In the early 8th century new Arab rulers came to power. Under the rule of the Emir of Cordoba the town grew in a different part of the municipality than before and its purpose changed to that of an agricultural community whose primary focus was on the production of silk. The material, popular in Granada and Málaga, rose to fame throughout the Muslim world with Nerja’s silk being traded in the markets of Damascus from the 10th century onwards. By this time the town was called ‘Narixa’ which slowly evolved into today’s name of Nerja.
The year 1487 brought great change to the entire region when the Catholic kings re-conquered the Axarquia area by taking the city of Velez-Malaga. Pedro of Cordoba assumed control of Nerja. This change brought much instability, with Muslim residents being told to convert to Christianity or leave while pirate raids by the Berbers of North Africa increased significantly. As a result Nerja went through a period of fortification. Most of these fortifications are now destroyed, strangely enough by the British as part of peninsula wars of the early 19th century.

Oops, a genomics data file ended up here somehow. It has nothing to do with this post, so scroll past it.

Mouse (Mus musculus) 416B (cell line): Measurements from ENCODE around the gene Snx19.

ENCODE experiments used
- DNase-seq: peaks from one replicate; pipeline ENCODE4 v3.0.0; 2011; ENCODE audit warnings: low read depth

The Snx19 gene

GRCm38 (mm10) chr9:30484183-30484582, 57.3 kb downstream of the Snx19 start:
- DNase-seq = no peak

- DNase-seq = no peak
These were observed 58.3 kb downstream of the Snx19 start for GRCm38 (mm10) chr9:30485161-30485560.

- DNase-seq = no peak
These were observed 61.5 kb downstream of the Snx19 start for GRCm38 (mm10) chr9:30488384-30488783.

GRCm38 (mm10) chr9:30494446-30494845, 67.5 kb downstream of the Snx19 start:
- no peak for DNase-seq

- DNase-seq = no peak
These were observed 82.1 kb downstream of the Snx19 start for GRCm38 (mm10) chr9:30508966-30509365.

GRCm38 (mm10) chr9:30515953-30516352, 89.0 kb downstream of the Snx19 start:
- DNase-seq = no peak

On Christmas day 1884 the entire region suffered a devastating earthquake which did great damage in Nerja, removing almost all signs of the towns earlier defences such as the gun battery that was located on today’s Balcón de Europa. The King of Spain Alfonso XII visited the region to see the damage for himself which led to a historic moment in Nerja’s recent past. Standing on the site of the ruined gun placements he is said to have labelled the site the ‘Balcony of Europe’ which is where the Balcón de Europa is said to have got its name although there is evidence that the name was already being used prior to the Kings visit.
At this time Nerja’s new business was the production of sugarcane thanks to the Larios family of Málaga who capitalized on the loss of Cuba to the Spanish empire and its sugar production. The family built a number of factories along the eastern Costa del Sol which were very profitable for a while until Northern Europe caught up causing a decline in the industry. The region continued with agriculture though, now producing tropical fruits such as mango, papaya and avocados, something which still continues today. Of course following the discovery of the caves in 1959 tourism became an increasing industry for Nerja which has led to another period of growth and stability for this town steeped in colourful history.